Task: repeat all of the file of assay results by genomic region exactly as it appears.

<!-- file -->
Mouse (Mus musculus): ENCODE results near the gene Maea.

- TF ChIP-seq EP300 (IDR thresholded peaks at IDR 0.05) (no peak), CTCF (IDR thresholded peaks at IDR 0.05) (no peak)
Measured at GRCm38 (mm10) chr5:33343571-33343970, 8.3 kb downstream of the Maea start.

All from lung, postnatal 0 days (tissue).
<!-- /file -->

Mouse (Mus musculus): ENCODE results near the gene Maea.

- TF ChIP-seq EP300 (IDR thresholded peaks at IDR 0.05) (no peak), CTCF (IDR thresholded peaks at IDR 0.05) (no peak)
Measured at GRCm38 (mm10) chr5:33343571-33343970, 8.3 kb downstream of the Maea start.

All from lung, postnatal 0 days (tissue).